peer review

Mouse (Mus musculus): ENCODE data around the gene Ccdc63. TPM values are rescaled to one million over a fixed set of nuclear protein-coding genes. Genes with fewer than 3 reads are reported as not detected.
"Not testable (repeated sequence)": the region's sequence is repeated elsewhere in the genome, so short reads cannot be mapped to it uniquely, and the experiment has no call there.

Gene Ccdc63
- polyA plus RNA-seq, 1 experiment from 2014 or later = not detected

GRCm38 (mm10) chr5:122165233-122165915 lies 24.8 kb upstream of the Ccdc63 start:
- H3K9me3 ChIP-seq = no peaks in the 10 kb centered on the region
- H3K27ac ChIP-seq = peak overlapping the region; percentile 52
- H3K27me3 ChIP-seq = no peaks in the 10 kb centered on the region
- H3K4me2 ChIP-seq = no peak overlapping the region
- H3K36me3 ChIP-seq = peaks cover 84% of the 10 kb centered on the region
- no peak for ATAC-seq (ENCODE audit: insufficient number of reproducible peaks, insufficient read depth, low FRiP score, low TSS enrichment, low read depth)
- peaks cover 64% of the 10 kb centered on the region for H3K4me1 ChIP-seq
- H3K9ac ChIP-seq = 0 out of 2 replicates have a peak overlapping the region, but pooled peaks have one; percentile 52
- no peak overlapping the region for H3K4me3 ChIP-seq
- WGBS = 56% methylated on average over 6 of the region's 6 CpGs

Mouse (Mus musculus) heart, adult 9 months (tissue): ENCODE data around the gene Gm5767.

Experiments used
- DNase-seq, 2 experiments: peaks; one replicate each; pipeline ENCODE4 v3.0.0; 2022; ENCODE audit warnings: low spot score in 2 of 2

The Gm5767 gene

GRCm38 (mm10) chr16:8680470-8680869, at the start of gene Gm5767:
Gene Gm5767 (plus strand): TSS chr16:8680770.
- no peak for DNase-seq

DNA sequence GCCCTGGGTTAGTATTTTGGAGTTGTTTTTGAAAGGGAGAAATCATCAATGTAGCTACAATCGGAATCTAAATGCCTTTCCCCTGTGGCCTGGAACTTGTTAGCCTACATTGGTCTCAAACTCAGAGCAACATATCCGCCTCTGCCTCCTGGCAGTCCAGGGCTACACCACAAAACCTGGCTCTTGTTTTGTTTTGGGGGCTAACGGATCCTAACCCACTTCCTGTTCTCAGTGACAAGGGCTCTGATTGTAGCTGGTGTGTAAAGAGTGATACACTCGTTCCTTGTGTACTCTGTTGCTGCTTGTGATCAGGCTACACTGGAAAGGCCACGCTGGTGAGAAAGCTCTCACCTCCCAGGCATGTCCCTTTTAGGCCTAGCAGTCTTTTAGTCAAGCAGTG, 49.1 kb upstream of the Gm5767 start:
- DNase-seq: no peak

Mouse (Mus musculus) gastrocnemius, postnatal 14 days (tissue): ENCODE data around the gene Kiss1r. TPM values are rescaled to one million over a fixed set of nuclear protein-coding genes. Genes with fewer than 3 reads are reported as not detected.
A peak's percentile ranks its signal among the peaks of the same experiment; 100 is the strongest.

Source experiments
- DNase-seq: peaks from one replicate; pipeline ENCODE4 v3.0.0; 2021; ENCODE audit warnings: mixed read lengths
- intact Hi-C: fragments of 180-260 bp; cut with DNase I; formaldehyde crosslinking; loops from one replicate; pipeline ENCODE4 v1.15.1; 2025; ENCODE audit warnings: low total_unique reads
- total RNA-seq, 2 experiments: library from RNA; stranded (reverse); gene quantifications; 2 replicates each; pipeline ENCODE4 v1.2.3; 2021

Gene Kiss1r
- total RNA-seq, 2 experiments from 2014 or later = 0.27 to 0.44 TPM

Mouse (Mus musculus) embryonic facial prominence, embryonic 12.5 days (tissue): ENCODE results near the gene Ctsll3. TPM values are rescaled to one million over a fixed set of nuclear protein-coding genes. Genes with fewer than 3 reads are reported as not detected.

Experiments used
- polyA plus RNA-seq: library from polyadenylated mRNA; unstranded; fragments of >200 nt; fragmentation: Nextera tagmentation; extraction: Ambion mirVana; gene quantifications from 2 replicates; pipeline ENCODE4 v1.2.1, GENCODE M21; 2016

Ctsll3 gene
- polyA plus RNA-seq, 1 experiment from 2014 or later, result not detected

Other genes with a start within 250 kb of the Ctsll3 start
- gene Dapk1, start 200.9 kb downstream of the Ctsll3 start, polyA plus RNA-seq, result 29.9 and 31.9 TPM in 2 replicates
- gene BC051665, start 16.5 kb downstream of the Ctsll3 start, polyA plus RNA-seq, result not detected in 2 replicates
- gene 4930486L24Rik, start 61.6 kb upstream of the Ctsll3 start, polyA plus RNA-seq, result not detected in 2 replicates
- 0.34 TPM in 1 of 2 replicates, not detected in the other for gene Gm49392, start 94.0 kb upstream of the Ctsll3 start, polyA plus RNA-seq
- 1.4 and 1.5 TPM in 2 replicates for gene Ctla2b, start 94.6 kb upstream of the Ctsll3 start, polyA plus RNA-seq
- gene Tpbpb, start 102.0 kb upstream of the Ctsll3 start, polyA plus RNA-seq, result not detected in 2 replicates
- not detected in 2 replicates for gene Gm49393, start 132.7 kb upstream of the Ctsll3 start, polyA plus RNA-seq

7 o'clock and we're doing science by thinking about how life or time basically knocks chunks off us perpetually, little bits or fragments like specks or pieces, the constituent basis parts, physical and psychic, like we're made out of hardware or something. You've got the whole team, barely propped up in our beds and all of us at it, noting the flat blankness of the sea and also thinking really hard about e.g. the respective spring constants of certain tree branches, how the wind causes some to sway as one, leaves and branch together, but causes in others a great trembling of the leaves but without an overall swaying, this being probably a function of wood or atoms. Twelve seconds later, one of us raises the notion of a human head bisected vertically along the L-R symmetry axis, revealing the profile of the wall of the skull, those various bags that hold the brain, the old clumper itself (swoons!!) plus the nasal passages and chambers, cavities, the reaching back of the teeth into the head and the equine curve of that line, like a grin buried deep within the skull, fixed and permanent amidst the dark rush of blood and electrical signals and then we'd be thinking about the coldness of a corpse. It can't make itself warm can it. Reptilian in this regard. And that bony casing around the spinal cord, it looks so brittle and breakable. The brain is a special computer or something, it's got that aura of abstraction. Wetly operating in total darkness, locked up inside the head, electing to hide. Peeping Tom. Spy. Then it would be evening or after and we'd be doing some great work on our eyes, getting really involved with those sore little almonds, all pink and sticky and plus that crumbly yellowy crystalline stuff you get after sleeping. And definitely also the surfaces of the eyeballs, rippled and shining, filmy and irritated as well, and all the fragments and bits that keep gluing themselves to the eyeball e.g. bits of pumice and skin flakes, stuff from old blasts, whatever's spewing out of the grave, plus dust from woodwork and meteor ash, all of it building in dense crusty stratas over that rubbery lens, although we'd've also retreated happily into the life of the mind by this point to watch for example planets colliding or the sour light of the sun poking through all the debris, or to feel a kind of starvation at the quantum level and a weird sense of okayness about it, and then later there'd be luminous apparitions rising from the blackened earth and they'd get us all in a huddle and describe what kind of science they're into, going into quite incredible detail about it actually, until daylight would finally break over our shocked, happy faces and we were allowed to go home